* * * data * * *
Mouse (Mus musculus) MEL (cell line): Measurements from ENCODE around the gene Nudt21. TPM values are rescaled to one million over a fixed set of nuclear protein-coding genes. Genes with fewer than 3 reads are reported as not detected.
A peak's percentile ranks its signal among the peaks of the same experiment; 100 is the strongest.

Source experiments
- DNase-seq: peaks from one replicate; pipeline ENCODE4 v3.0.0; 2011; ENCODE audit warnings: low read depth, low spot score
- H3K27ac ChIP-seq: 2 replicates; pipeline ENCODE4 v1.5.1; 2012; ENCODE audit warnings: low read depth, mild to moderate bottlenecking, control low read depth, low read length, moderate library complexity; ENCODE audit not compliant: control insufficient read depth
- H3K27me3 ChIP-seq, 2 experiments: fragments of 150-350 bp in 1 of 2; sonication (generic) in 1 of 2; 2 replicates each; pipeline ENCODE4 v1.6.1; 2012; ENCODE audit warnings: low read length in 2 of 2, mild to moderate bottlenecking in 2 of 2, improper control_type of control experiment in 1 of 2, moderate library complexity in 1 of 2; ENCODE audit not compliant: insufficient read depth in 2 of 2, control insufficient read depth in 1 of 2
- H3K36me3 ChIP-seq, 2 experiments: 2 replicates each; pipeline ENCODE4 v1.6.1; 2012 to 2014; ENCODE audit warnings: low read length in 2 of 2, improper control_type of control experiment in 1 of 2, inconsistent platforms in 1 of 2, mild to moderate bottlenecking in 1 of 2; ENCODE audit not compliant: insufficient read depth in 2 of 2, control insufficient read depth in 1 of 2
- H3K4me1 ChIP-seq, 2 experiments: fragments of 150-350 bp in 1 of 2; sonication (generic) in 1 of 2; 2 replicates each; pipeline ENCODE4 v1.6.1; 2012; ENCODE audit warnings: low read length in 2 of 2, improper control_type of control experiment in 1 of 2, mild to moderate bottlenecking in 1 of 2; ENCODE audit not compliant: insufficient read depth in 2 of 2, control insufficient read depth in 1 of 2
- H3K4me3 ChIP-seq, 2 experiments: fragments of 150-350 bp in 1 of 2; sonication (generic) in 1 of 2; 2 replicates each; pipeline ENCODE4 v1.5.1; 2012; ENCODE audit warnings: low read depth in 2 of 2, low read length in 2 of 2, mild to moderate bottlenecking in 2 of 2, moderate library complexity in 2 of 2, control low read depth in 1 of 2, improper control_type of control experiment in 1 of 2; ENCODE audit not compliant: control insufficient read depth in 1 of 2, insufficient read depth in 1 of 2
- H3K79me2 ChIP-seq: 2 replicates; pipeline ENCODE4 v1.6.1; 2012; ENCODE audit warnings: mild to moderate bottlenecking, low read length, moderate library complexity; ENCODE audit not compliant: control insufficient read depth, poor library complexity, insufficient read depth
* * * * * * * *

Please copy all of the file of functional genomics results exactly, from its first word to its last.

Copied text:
Mouse (Mus musculus) MEL (cell line): Measurements from ENCODE around the gene Nudt21. TPM values are rescaled to one million over a fixed set of nuclear protein-coding genes. Genes with fewer than 3 reads are reported as not detected.
A peak's percentile ranks its signal among the peaks of the same experiment; 100 is the strongest.

Source experiments
- DNase-seq: peaks from one replicate; pipeline ENCODE4 v3.0.0; 2011; ENCODE audit warnings: low read depth, low spot score
- H3K27ac ChIP-seq: 2 replicates; pipeline ENCODE4 v1.5.1; 2012; ENCODE audit warnings: low read depth, mild to moderate bottlenecking, control low read depth, low read length, moderate library complexity; ENCODE audit not compliant: control insufficient read depth
- H3K27me3 ChIP-seq, 2 experiments: fragments of 150-350 bp in 1 of 2; sonication (generic) in 1 of 2; 2 replicates each; pipeline ENCODE4 v1.6.1; 2012; ENCODE audit warnings: low read length in 2 of 2, mild to moderate bottlenecking in 2 of 2, improper control_type of control experiment in 1 of 2, moderate library complexity in 1 of 2; ENCODE audit not compliant: insufficient read depth in 2 of 2, control insufficient read depth in 1 of 2
- H3K36me3 ChIP-seq, 2 experiments: 2 replicates each; pipeline ENCODE4 v1.6.1; 2012 to 2014; ENCODE audit warnings: low read length in 2 of 2, improper control_type of control experiment in 1 of 2, inconsistent platforms in 1 of 2, mild to moderate bottlenecking in 1 of 2; ENCODE audit not compliant: insufficient read depth in 2 of 2, control insufficient read depth in 1 of 2
- H3K4me1 ChIP-seq, 2 experiments: fragments of 150-350 bp in 1 of 2; sonication (generic) in 1 of 2; 2 replicates each; pipeline ENCODE4 v1.6.1; 2012; ENCODE audit warnings: low read length in 2 of 2, improper control_type of control experiment in 1 of 2, mild to moderate bottlenecking in 1 of 2; ENCODE audit not compliant: insufficient read depth in 2 of 2, control insufficient read depth in 1 of 2
- H3K4me3 ChIP-seq, 2 experiments: fragments of 150-350 bp in 1 of 2; sonication (generic) in 1 of 2; 2 replicates each; pipeline ENCODE4 v1.5.1; 2012; ENCODE audit warnings: low read depth in 2 of 2, low read length in 2 of 2, mild to moderate bottlenecking in 2 of 2, moderate library complexity in 2 of 2, control low read depth in 1 of 2, improper control_type of control experiment in 1 of 2; ENCODE audit not compliant: control insufficient read depth in 1 of 2, insufficient read depth in 1 of 2
- H3K79me2 ChIP-seq: 2 replicates; pipeline ENCODE4 v1.6.1; 2012; ENCODE audit warnings: mild to moderate bottlenecking, low read length, moderate library complexity; ENCODE audit not compliant: control insufficient read depth, poor library complexity, insufficient read depth